Though this seems incredibly broad, it really isn’t. In short, this only expands coverage to activities where the Code of Ethics itself doesn’t already limit enforcement to real estate activity. For example, Article 1 explicitly refers to activities “when representing a… client as an agent” and requires Realtors® to “treat all parties honestly.” Article 12 governs certain aspects of “real estate communications.” Article 16 covers interference in “exclusive representation or exclusive brokerage relationship agreements.” And so on. Policy Statement 29 doesn’t override or broaden that specific language. This change applies only to a few items in the Code that are not already limited to the real estate context, but primarily to Standard of Practice 10-5.

The third major change is to update the definition of a “public trust” ethics violation. The current definition says that a violation of the public trust is one that involves a finding of “willful discrimination” or “fraud resulting is substantial economic harm.” The new definition would apply more broadly to any ethics finding of discrimination or fraud, without those modifiers.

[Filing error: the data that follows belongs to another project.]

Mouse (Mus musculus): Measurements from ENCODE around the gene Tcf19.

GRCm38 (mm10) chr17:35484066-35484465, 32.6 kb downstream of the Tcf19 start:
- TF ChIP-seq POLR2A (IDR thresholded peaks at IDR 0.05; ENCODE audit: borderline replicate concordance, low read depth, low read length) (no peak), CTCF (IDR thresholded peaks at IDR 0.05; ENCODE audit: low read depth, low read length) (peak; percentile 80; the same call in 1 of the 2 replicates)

Existing procedures state that associations may forward any ethics violation to “any governmental agency” if they deem it to be warranted, but that they must refer to the state regulatory body if there has been a violation of the public trust related to real estate activities. Broadening this definition to all instances of discrimination or fraud would increase the number of referrals, at which point it is still up to the State Real Estate Commission to decide whether or not to pursue a licensure enforcement action (presuming complaints haven’t already been filed, which they usually are).

These proposals were derived through nine Professional Standards meetings (three committee, one forum and five advisory board), review by NAR legal counsel, countless presentations and discussions with various NAR constituencies and considerable debate over many months on the Hub. While NAR can’t claim that every possible question/concern/objection was discussed during that process, all of the most common were definitely raised and considered. Please review the NAR materials and FAQs for additional information.